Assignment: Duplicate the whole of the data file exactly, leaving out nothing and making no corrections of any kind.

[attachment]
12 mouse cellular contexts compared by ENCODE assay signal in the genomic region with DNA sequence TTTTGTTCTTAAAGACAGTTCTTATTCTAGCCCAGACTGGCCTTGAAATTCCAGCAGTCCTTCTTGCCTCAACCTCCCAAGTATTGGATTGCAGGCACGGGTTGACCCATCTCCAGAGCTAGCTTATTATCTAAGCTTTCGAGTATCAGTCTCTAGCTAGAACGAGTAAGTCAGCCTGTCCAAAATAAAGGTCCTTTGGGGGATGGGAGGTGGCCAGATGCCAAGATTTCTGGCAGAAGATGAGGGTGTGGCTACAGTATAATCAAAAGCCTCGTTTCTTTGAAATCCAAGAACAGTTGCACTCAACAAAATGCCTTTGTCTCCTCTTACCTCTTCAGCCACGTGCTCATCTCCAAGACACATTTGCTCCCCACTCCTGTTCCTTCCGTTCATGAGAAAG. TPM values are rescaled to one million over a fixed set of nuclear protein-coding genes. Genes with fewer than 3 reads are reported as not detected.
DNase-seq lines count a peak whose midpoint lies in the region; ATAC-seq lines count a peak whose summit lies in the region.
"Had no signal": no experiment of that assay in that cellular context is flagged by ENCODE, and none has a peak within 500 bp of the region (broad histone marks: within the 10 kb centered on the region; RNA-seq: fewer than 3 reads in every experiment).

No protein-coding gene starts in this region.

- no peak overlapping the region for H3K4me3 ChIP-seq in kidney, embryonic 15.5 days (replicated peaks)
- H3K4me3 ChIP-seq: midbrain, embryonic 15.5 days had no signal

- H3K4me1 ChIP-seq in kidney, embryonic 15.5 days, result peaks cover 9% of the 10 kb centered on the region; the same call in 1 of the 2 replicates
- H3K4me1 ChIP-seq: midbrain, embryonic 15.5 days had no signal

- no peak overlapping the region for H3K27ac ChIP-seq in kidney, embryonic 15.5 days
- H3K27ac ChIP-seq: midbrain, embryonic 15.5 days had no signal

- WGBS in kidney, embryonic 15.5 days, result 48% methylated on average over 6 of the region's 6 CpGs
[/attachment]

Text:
12 mouse cellular contexts compared by ENCODE assay signal in the genomic region with DNA sequence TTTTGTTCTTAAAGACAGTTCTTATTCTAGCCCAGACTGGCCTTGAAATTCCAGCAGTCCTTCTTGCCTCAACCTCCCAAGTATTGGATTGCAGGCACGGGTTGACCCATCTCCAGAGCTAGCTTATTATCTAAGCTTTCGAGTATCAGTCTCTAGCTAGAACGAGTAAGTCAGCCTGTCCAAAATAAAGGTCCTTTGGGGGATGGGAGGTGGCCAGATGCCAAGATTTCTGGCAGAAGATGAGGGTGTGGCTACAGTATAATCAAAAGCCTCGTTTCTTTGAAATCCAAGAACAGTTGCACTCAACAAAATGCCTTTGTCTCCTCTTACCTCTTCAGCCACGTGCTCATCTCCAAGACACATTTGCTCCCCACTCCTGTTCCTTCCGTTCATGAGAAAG. TPM values are rescaled to one million over a fixed set of nuclear protein-coding genes. Genes with fewer than 3 reads are reported as not detected.
DNase-seq lines count a peak whose midpoint lies in the region; ATAC-seq lines count a peak whose summit lies in the region.
"Had no signal": no experiment of that assay in that cellular context is flagged by ENCODE, and none has a peak within 500 bp of the region (broad histone marks: within the 10 kb centered on the region; RNA-seq: fewer than 3 reads in every experiment).

No protein-coding gene starts in this region.

- no peak overlapping the region for H3K4me3 ChIP-seq in kidney, embryonic 15.5 days (replicated peaks)
- H3K4me3 ChIP-seq: midbrain, embryonic 15.5 days had no signal

- H3K4me1 ChIP-seq in kidney, embryonic 15.5 days, result peaks cover 9% of the 10 kb centered on the region; the same call in 1 of the 2 replicates
- H3K4me1 ChIP-seq: midbrain, embryonic 15.5 days had no signal

- no peak overlapping the region for H3K27ac ChIP-seq in kidney, embryonic 15.5 days
- H3K27ac ChIP-seq: midbrain, embryonic 15.5 days had no signal

- WGBS in kidney, embryonic 15.5 days, result 48% methylated on average over 6 of the region's 6 CpGs